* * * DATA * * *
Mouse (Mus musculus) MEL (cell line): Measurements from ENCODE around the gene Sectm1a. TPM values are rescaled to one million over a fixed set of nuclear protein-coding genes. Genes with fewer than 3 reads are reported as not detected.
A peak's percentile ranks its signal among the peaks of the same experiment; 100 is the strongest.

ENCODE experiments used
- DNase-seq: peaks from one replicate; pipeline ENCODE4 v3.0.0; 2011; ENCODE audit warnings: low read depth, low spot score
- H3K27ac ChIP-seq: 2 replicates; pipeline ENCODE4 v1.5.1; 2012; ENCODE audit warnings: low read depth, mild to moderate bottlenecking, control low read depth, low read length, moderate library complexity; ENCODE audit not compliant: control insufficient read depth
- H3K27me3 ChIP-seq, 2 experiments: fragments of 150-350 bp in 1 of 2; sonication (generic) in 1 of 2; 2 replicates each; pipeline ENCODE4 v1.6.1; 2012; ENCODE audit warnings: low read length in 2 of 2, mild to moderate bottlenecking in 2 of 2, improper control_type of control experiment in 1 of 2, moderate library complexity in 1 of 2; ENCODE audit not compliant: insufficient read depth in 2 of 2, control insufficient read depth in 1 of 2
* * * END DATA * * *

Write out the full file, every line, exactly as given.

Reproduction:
Mouse (Mus musculus) MEL (cell line): Measurements from ENCODE around the gene Sectm1a. TPM values are rescaled to one million over a fixed set of nuclear protein-coding genes. Genes with fewer than 3 reads are reported as not detected.
A peak's percentile ranks its signal among the peaks of the same experiment; 100 is the strongest.

ENCODE experiments used
- DNase-seq: peaks from one replicate; pipeline ENCODE4 v3.0.0; 2011; ENCODE audit warnings: low read depth, low spot score
- H3K27ac ChIP-seq: 2 replicates; pipeline ENCODE4 v1.5.1; 2012; ENCODE audit warnings: low read depth, mild to moderate bottlenecking, control low read depth, low read length, moderate library complexity; ENCODE audit not compliant: control insufficient read depth
- H3K27me3 ChIP-seq, 2 experiments: fragments of 150-350 bp in 1 of 2; sonication (generic) in 1 of 2; 2 replicates each; pipeline ENCODE4 v1.6.1; 2012; ENCODE audit warnings: low read length in 2 of 2, mild to moderate bottlenecking in 2 of 2, improper control_type of control experiment in 1 of 2, moderate library complexity in 1 of 2; ENCODE audit not compliant: insufficient read depth in 2 of 2, control insufficient read depth in 1 of 2